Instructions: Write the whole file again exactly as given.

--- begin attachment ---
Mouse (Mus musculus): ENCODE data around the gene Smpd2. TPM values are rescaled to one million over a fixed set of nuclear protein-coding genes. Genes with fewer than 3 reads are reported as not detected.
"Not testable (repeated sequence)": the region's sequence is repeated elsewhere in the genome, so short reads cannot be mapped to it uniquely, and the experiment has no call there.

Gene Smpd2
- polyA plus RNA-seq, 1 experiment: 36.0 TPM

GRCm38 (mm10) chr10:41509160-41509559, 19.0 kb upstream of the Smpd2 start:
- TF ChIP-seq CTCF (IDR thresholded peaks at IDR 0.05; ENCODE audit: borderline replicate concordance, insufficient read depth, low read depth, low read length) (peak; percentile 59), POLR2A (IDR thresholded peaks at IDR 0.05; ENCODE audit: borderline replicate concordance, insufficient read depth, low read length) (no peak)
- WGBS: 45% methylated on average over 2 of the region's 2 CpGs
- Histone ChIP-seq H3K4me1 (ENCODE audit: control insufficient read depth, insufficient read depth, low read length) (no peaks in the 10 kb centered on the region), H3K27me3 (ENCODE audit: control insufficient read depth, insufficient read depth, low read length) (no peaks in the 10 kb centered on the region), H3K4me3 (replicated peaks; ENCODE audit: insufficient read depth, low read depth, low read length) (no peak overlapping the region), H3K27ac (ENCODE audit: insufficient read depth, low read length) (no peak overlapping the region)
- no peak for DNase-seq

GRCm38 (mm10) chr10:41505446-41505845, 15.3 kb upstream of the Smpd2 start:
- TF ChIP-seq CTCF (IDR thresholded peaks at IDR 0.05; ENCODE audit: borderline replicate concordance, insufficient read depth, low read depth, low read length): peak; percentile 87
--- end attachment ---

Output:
Mouse (Mus musculus): ENCODE data around the gene Smpd2. TPM values are rescaled to one million over a fixed set of nuclear protein-coding genes. Genes with fewer than 3 reads are reported as not detected.
"Not testable (repeated sequence)": the region's sequence is repeated elsewhere in the genome, so short reads cannot be mapped to it uniquely, and the experiment has no call there.

Gene Smpd2
- polyA plus RNA-seq, 1 experiment: 36.0 TPM

GRCm38 (mm10) chr10:41509160-41509559, 19.0 kb upstream of the Smpd2 start:
- TF ChIP-seq CTCF (IDR thresholded peaks at IDR 0.05; ENCODE audit: borderline replicate concordance, insufficient read depth, low read depth, low read length) (peak; percentile 59), POLR2A (IDR thresholded peaks at IDR 0.05; ENCODE audit: borderline replicate concordance, insufficient read depth, low read length) (no peak)
- WGBS: 45% methylated on average over 2 of the region's 2 CpGs
- Histone ChIP-seq H3K4me1 (ENCODE audit: control insufficient read depth, insufficient read depth, low read length) (no peaks in the 10 kb centered on the region), H3K27me3 (ENCODE audit: control insufficient read depth, insufficient read depth, low read length) (no peaks in the 10 kb centered on the region), H3K4me3 (replicated peaks; ENCODE audit: insufficient read depth, low read depth, low read length) (no peak overlapping the region), H3K27ac (ENCODE audit: insufficient read depth, low read length) (no peak overlapping the region)
- no peak for DNase-seq

GRCm38 (mm10) chr10:41505446-41505845, 15.3 kb upstream of the Smpd2 start:
- TF ChIP-seq CTCF (IDR thresholded peaks at IDR 0.05; ENCODE audit: borderline replicate concordance, insufficient read depth, low read depth, low read length): peak; percentile 87